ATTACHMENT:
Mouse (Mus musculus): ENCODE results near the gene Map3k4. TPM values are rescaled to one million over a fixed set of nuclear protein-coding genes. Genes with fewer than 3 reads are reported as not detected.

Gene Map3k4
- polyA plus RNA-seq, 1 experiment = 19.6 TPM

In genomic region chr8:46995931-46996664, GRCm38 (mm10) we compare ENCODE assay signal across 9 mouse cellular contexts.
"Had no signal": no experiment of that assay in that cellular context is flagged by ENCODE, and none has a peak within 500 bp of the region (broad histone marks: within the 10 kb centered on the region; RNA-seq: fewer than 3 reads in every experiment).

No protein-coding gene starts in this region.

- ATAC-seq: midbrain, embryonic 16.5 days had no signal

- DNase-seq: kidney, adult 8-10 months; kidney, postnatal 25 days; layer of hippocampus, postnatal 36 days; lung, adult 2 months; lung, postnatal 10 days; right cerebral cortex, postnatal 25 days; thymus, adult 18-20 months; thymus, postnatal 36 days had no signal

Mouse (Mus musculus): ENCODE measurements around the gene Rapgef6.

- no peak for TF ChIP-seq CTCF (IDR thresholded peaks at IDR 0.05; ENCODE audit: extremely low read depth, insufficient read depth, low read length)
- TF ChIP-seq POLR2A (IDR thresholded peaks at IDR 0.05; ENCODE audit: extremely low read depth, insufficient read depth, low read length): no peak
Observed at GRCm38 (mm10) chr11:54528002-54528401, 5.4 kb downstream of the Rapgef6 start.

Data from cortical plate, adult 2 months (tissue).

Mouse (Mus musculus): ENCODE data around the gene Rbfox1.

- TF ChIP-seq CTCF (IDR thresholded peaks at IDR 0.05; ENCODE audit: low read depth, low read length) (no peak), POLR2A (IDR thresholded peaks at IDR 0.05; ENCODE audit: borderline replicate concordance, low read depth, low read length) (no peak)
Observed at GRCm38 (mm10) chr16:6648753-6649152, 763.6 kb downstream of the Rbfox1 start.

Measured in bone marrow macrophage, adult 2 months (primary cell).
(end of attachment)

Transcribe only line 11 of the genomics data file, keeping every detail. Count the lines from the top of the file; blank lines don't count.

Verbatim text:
- TF ChIP-seq POLR2A (IDR thresholded peaks at IDR 0.05; ENCODE audit: extremely low read depth, insufficient read depth, low read length): no peak